Criticisms of Einstein's Theory of Relativity May Mean that Alien Probes Have Reached Earth
Mathematicians from the University of Edinburgh calculated that alien probes may already have explored this galaxy.
In an article published in the International Journal of Astrobiology, Drs Arwen Nicholson and Duncan H. Forgan asserted that they may have found a solution to the Fermi Paradox. The Fermi Paradox explores the discrepancy between the age of the Earth (10^9 years) and the calculated amount of time it would take for a technologically advanced alien civilization to discover and colonize Earth (often found to be approximately 10^6 to 10^8 years). In other words, if intelligent aliens who are more technologically advanced than humans exist, then they should have found us by now.
Their results reinforce the Fermi Paradox in a sense, as they found that the calculation of the amount of time it should take for the aliens to reach us is approximately correct. They detailed their findings that the most efficient way to explore the universe would be to use self-replicating probes that use slingshot maneuvers to explore galaxies. Slingshot maneuvers, used by NASA's Voyager 1 and 2 probes, involve using the nearest star's gravitational field to increase velocity. These proposed probes would use slingshot maneuvers in order to travel as quickly as possible, and they would use decision making algorithms to decide on a star to explore, and then upon reaching the star they would build another, identical probe from material accumulated in space, and that probe would explore another star. Upon calculating the amount of time it would take to explore the entire Milky Way using this method from computer simulations, the researchers found that it would indeed take less time than the age of the Earth. From the paper: "Our results conﬁrm that a ﬂeet of self-replicating probes can explore the Galaxy in a timescale commensurate with those normally assumed when posing the Fermi Paradox... proving that the question underlying the Fermi Paradox is well-posed."
As a result, they concluded that it's very possible that alien probes have already reached Earth, and are simply undetectable: "[It is possible that] humanity's ignorance to potential evidence of [extraterrestrial intelligence] is not appreciated... [and] any objects sent by aliens not intended to be found, will not be found." They propose that either the alien technology is advanced to the point that our technology is insufficient to detect it, or that they may have equipped them with gauges for our intelligence, and we would need to reach a certain level of evolution in order to interact with the probes.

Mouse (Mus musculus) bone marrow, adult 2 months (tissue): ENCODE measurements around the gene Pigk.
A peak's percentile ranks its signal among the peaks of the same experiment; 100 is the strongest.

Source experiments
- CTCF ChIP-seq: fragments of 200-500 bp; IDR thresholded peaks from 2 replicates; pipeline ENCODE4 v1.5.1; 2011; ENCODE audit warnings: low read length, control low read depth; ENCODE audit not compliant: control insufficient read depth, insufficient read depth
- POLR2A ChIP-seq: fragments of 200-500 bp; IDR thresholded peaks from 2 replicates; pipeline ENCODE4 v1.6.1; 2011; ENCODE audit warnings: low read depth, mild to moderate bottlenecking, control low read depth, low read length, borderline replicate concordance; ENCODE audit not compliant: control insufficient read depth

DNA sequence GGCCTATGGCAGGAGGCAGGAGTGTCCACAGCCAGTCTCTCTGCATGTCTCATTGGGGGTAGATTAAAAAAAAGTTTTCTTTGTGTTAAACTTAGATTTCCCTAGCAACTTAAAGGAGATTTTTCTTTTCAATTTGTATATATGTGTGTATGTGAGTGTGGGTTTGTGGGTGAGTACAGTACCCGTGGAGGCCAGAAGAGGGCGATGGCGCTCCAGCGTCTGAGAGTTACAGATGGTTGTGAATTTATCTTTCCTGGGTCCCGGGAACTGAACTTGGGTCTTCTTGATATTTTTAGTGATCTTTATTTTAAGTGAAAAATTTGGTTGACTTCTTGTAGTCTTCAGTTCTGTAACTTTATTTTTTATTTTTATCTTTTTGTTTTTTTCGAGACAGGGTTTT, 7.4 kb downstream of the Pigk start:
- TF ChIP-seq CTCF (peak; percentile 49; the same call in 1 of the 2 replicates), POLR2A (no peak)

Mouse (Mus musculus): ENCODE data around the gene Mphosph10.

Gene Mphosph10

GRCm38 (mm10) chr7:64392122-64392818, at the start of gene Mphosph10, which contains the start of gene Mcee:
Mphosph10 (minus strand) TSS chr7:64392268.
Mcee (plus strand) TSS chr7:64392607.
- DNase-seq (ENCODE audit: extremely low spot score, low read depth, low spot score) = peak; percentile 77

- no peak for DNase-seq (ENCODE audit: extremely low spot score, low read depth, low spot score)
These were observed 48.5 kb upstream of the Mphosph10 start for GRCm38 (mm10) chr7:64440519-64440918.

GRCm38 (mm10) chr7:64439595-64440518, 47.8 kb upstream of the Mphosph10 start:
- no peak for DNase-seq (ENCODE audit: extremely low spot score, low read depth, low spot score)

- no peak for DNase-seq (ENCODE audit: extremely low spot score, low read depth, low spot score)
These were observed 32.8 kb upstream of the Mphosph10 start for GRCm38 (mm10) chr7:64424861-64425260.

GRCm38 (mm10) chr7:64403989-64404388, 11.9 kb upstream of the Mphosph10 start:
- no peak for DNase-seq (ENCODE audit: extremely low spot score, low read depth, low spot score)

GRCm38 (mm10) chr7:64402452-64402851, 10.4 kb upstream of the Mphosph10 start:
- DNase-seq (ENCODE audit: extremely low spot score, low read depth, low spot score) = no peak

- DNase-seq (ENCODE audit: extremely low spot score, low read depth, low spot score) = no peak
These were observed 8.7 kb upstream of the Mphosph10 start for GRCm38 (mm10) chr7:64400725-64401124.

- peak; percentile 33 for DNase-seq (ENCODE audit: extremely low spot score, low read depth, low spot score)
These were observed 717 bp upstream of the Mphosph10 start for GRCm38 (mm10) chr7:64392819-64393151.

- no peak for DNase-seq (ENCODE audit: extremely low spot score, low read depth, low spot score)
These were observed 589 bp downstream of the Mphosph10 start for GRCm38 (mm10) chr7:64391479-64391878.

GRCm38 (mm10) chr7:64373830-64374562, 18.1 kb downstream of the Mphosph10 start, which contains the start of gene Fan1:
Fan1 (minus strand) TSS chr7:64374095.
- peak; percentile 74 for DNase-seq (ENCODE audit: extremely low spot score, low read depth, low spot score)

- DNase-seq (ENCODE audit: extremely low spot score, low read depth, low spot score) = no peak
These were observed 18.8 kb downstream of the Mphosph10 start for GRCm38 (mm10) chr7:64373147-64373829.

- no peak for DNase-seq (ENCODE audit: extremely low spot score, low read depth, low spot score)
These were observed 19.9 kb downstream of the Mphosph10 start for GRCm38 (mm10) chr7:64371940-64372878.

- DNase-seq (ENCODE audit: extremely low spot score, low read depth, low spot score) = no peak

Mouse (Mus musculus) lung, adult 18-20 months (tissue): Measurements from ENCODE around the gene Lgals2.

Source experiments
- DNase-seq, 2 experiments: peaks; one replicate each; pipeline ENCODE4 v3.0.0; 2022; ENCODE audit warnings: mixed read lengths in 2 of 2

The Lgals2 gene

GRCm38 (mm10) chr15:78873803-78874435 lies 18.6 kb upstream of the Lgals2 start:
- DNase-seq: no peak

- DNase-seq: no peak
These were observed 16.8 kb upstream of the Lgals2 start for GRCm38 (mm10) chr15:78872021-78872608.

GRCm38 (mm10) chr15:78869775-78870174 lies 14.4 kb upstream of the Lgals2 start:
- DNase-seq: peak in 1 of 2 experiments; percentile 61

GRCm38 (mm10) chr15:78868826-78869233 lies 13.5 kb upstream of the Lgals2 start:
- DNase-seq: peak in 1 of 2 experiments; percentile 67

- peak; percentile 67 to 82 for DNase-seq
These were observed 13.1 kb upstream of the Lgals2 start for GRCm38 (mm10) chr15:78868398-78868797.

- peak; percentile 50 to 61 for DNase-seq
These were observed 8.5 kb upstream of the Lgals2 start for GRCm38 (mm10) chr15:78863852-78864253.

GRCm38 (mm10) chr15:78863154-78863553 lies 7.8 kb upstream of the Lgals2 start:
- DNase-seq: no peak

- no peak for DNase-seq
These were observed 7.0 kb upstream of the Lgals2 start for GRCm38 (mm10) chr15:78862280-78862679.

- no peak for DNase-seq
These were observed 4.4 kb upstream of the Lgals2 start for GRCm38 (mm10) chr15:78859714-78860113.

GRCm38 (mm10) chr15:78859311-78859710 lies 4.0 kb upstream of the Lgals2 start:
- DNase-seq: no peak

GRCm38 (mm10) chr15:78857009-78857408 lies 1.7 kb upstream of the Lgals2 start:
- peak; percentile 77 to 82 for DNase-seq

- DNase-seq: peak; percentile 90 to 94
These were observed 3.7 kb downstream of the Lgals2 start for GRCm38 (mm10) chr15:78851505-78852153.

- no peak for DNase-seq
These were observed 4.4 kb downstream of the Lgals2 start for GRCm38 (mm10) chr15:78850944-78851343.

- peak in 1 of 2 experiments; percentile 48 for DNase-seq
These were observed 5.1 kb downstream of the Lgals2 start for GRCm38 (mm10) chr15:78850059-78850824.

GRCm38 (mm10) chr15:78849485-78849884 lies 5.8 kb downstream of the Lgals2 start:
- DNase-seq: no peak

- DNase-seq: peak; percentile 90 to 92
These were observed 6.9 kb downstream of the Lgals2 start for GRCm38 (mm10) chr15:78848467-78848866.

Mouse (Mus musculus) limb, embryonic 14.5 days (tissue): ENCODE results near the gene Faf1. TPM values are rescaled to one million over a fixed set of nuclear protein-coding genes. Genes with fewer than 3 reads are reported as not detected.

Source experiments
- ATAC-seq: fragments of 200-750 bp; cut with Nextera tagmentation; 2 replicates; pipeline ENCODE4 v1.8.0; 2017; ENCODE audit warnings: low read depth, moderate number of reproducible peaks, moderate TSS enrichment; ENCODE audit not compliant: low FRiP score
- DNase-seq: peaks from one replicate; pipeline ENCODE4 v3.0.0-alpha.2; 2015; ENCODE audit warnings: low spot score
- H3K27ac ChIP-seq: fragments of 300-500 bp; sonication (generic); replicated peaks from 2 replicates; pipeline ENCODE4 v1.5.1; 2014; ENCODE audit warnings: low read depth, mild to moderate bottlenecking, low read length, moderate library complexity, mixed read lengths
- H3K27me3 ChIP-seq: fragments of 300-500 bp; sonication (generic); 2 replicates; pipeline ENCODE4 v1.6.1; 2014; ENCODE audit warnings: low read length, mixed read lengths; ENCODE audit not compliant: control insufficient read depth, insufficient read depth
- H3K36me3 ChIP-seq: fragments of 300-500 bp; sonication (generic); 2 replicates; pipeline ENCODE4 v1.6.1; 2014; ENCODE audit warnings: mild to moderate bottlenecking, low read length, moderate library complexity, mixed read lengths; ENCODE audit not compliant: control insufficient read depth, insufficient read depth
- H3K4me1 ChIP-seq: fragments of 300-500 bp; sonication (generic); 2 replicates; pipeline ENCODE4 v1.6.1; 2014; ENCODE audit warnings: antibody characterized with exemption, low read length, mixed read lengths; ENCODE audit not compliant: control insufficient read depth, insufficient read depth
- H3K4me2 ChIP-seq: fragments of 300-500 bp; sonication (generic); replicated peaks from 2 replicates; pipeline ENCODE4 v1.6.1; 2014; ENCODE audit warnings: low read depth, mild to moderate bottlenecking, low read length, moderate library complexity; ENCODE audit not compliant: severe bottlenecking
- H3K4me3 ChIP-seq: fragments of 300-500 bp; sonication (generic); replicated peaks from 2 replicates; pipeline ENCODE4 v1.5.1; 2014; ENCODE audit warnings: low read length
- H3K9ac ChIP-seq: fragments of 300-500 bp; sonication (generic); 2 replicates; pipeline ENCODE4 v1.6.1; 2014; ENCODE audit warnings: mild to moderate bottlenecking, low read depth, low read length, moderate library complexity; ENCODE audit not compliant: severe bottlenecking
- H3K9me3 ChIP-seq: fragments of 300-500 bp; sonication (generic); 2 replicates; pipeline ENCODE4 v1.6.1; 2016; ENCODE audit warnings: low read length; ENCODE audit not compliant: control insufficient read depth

As all of their calculations are based on the notion that it is impossible to travel faster than the speed of light, this scenario becomes even more likely if aliens could potentially travel faster than the speed of light, which would directly contradict Einstein's theory of relativity. However, the scientific community is becoming increasingly critical of the theory that has long been taken for granted. Researchers have theorized, for example, that the theory of black holes extrapolated from general relativity is at least incomplete, if not incorrect, and that Einstein's calculation of the speed of light was actually an overestimate. Most significantly, NASA physicists believe that they have found a loophole in Einstein's theory of relativity that would allow them to build a real-life warp drive, or a spacecraft that could travel faster than the speed of light. If a warp drive is possibly within our grasp, then aliens could explore the universe exponentially faster, and it would seem that the only way in which the Fermi paradox could be reconciled with the calculations yielded from the Drake equation would be to conclude that alien civilizations have already arrived.